Tags: California | pensions | debt | retirees

California Legislative Analyst Sees $340 Billion in Debt

Thursday, 08 May 2014 12:16 PM

California owes $340 billion in long-term debt including pension and health care costs for retirees, the state legislative analyst’s office said.

Half of those costs come from promised retirement benefits to public employees such as state workers, teachers and university staff, Legislative Analyst Mac Taylor said today in a report. He recommended that lawmakers make the $73.7 billion unfunded pension liability of the California State Teachers’ Retirement System a priority.

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“Addressing this difficult challenge, however, only grows more costly the longer we wait, meaning that the most important action the state can take to minimize costs is to act quickly to increase contributions to Calstrs,” Taylor said in the report.

The size of the long-term debt, about three times the state’s annual budget, contrasts with improvements in the state’s short-term fiscal health after voters approved temporary tax increases and the rebounding economy bolstered state coffers. Revenue for the most populous U.S. state is running $2 billion ahead of projections.

While the state has plans to pay $140 billion of the debt, about 60 percent, or $200 billion, remains unfunded, Taylor said in the report.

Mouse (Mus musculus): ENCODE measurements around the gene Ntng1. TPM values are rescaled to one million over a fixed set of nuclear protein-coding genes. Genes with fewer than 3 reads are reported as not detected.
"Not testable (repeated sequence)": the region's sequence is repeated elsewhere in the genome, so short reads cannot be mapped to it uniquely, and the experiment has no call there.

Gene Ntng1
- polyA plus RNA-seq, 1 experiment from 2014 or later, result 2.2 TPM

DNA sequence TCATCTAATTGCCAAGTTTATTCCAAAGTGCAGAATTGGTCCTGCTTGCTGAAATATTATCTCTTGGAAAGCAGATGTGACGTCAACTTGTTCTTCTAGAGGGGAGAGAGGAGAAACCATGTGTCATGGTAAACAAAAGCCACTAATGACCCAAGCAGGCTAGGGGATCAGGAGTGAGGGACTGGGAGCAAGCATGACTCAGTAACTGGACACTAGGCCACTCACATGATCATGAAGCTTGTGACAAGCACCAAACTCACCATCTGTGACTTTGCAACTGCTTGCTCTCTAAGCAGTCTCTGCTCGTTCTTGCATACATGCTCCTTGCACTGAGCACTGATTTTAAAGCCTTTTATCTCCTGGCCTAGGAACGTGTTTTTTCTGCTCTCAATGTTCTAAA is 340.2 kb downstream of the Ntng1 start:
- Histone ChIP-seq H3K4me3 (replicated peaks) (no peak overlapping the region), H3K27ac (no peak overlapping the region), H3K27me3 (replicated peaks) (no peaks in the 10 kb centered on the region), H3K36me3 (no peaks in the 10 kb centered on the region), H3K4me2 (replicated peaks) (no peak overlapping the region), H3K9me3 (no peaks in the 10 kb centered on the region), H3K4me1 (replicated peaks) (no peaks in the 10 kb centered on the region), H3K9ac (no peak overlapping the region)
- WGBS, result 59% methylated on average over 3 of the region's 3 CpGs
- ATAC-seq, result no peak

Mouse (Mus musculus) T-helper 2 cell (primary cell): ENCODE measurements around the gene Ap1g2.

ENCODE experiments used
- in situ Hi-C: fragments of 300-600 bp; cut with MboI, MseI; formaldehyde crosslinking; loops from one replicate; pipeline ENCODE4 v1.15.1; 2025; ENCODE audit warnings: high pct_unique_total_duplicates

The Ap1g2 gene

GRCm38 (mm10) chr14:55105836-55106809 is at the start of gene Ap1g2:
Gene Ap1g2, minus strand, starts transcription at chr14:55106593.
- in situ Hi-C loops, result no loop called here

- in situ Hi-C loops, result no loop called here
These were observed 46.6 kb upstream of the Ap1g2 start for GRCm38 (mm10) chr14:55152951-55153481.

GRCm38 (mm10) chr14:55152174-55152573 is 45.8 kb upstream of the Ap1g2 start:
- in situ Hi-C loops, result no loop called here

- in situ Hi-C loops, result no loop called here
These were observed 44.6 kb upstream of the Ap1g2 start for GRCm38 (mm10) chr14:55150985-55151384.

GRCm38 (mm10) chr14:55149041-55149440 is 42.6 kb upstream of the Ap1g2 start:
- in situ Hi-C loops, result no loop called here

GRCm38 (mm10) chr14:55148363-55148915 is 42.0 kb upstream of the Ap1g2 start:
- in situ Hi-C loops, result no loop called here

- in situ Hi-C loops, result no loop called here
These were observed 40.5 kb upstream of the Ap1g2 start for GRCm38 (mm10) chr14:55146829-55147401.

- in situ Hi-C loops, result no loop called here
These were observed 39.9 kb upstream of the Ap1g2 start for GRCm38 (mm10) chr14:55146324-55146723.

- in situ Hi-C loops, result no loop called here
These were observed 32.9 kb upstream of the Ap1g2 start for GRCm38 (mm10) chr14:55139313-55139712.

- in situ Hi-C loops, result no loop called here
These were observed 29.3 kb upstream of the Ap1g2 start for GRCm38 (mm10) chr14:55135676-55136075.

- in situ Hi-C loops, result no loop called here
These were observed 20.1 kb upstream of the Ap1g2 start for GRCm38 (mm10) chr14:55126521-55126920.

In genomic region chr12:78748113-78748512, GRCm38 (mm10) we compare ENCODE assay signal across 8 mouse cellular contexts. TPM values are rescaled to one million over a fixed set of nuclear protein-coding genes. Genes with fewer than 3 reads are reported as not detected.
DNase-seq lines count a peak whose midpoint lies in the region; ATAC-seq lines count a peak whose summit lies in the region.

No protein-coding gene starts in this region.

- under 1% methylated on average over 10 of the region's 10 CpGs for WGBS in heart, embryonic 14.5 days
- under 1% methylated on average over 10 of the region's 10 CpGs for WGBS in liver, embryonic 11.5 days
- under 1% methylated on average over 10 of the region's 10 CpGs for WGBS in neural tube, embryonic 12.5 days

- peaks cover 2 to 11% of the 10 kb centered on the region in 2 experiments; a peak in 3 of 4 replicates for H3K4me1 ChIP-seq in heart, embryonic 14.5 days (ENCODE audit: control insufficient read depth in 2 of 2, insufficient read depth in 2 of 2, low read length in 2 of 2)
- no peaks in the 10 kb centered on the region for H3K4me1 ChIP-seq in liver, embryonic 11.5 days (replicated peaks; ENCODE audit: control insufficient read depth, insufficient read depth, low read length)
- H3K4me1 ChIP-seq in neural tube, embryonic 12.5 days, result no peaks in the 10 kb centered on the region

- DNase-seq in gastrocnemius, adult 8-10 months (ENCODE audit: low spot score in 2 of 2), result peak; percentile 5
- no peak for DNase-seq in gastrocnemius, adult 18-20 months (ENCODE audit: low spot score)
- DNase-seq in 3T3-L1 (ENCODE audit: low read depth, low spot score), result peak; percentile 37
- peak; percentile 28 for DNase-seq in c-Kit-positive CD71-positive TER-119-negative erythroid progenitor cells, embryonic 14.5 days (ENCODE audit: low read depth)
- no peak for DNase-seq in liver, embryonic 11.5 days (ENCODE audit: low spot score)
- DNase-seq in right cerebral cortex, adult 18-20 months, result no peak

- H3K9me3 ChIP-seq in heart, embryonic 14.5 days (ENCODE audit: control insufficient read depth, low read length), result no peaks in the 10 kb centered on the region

Higher Contributions

Democrats who control the California statehouse in January said they are working on legislation to shore up the pension fund that will include higher contributions from teachers, school districts and state taxpayers.

California now pays about 5 percent of teacher payroll into Calstrs. School districts provide 8.25 percent of payroll, while teachers and other employees give 8 percent of their pay. The total amounted to $6 billion in the last fiscal year.

Contributions would need to increase by another $5 billion or more annually by 2020 to keep the pension fund solvent, Taylor said.

California also owes $64.6 billion to pay health-care costs for current and future state worker retirees, Taylor said. Lawmakers and Governor Jerry Brown, a 76-year-old Democrat, should come up with a plan to pre-fund those costs, Taylor said. Such a plan would allow investment returns to cover a portion of the debt, he said.

Editor's Note: This Contract Can Help You Guarantee* Your Retirement Income

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California owes $340 billion in long-term debt including pension and health care costs for retirees, the state legislative analyst's office said.
California, pensions, debt, retirees
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2014-16-08
Thursday, 08 May 2014 12:16 PM
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